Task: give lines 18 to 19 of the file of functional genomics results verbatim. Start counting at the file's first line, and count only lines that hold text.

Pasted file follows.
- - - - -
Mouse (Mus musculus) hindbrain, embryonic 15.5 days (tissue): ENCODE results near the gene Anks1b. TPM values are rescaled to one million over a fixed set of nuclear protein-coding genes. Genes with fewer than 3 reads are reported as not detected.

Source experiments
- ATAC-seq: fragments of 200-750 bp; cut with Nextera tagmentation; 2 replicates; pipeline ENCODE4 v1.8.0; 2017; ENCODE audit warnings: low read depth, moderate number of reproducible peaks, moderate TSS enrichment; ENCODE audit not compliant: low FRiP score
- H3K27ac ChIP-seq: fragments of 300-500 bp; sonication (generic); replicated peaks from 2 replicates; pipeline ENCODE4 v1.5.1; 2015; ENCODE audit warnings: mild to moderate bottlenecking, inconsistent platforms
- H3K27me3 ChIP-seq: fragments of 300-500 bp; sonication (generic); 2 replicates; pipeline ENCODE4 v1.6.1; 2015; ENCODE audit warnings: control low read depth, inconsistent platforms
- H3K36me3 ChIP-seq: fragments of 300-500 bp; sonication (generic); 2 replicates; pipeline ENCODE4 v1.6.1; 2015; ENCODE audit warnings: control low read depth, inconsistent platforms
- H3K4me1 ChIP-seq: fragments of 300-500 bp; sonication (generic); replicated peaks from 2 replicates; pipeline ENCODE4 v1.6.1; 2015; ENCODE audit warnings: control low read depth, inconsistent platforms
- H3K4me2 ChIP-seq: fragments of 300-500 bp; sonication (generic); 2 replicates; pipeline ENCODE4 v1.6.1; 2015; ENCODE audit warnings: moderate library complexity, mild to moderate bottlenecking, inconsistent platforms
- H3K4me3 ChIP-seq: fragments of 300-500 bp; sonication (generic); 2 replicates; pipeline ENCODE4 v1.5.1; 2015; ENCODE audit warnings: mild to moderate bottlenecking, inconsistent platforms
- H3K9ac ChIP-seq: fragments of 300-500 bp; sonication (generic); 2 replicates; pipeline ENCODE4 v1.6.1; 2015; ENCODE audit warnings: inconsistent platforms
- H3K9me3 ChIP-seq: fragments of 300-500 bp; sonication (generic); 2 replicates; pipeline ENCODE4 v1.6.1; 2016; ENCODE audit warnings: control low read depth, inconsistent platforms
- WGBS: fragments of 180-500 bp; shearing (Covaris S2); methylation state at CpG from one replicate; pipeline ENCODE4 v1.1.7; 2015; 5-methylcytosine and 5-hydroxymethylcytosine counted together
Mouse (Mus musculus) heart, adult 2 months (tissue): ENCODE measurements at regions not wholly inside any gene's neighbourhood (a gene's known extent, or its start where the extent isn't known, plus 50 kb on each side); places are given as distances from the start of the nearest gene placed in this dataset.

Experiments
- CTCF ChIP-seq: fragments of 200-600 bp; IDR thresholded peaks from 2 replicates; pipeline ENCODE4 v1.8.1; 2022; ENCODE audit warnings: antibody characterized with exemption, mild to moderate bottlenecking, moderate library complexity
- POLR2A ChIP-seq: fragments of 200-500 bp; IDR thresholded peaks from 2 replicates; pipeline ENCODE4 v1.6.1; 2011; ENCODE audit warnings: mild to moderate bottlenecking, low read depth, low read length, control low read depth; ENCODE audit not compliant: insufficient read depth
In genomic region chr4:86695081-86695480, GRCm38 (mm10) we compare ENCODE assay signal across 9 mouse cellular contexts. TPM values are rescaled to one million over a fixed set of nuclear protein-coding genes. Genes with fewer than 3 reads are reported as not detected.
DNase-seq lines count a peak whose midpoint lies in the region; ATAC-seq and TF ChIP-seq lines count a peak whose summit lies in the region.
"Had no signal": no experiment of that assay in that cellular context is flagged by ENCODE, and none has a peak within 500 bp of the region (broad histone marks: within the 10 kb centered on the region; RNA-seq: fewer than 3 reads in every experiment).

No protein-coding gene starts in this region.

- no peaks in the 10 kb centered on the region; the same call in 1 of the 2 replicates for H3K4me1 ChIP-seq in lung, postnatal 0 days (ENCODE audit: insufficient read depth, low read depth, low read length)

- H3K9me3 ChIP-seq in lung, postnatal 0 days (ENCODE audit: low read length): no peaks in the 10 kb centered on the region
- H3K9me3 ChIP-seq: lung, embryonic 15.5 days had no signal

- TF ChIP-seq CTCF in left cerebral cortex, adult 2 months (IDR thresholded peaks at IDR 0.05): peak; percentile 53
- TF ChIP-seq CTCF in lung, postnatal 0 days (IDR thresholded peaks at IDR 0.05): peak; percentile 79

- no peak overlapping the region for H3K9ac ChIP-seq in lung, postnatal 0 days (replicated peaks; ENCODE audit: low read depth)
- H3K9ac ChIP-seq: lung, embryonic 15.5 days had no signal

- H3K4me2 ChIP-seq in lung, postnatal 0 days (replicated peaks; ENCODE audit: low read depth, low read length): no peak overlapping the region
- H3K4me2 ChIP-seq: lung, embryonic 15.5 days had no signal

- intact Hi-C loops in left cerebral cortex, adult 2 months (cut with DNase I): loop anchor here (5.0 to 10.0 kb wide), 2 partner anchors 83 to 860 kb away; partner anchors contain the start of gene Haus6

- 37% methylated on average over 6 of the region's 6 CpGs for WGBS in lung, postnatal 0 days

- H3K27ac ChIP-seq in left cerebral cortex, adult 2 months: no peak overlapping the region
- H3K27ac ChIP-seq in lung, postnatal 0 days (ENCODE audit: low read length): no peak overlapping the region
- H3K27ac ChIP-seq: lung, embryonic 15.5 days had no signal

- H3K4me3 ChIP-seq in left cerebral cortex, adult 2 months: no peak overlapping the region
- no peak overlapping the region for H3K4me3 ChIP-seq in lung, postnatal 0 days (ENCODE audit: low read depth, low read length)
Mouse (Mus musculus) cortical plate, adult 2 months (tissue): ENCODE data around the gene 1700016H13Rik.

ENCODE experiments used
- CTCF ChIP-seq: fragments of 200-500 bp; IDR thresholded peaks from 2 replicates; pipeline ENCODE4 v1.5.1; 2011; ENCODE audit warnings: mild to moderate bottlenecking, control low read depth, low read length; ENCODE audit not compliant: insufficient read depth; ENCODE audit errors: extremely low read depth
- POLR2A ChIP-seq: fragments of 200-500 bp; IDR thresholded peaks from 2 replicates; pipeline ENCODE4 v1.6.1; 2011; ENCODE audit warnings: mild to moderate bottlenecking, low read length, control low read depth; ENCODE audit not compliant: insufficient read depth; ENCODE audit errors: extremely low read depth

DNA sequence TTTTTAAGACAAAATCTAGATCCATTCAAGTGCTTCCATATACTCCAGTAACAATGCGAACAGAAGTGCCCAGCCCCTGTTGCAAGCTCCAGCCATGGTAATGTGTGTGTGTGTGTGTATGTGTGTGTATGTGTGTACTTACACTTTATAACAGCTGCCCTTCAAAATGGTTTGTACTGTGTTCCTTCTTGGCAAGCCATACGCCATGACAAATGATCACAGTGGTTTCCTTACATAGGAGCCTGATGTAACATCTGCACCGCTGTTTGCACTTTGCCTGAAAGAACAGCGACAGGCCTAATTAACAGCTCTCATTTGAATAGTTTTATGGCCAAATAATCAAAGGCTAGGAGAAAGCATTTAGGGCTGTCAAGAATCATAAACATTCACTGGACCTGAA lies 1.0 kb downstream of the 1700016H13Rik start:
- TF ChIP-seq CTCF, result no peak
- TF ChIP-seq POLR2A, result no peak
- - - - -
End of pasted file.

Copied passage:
DNase-seq lines count a peak whose midpoint lies in the region; ATAC-seq and TF ChIP-seq lines count a peak whose summit lies in the region.
"Had no signal": no experiment of that assay in that cellular context is flagged by ENCODE, and none has a peak within 500 bp of the region (broad histone marks: within the 10 kb centered on the region; RNA-seq: fewer than 3 reads in every experiment).